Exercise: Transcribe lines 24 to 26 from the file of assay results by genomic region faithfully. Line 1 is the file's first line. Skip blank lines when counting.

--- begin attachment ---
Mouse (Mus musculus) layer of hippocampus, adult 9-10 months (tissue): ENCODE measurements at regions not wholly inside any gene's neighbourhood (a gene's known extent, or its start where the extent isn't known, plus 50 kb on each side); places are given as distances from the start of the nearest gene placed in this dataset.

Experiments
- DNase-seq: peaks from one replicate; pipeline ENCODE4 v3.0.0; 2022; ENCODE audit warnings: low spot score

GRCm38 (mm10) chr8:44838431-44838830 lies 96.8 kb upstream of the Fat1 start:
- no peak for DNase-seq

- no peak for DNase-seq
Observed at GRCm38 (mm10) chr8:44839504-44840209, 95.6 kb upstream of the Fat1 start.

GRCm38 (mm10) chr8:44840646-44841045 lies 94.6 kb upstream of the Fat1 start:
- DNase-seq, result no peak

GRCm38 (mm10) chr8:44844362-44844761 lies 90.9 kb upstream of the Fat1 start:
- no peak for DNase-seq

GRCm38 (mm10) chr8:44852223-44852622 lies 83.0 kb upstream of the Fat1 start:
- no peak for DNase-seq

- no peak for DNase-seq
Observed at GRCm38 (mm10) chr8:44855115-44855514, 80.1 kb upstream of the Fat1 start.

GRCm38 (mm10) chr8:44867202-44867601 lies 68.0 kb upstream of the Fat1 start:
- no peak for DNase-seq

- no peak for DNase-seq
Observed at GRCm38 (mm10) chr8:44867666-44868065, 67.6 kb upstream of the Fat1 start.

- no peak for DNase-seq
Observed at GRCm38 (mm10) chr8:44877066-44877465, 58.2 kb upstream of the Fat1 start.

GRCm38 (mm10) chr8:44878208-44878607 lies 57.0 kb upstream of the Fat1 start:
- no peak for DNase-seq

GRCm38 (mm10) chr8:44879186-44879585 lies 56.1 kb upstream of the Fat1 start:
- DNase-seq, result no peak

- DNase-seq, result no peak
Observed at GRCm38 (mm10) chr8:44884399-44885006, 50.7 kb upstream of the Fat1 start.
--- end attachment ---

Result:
GRCm38 (mm10) chr8:44879186-44879585 lies 56.1 kb upstream of the Fat1 start:
- DNase-seq, result no peak

- DNase-seq, result no peak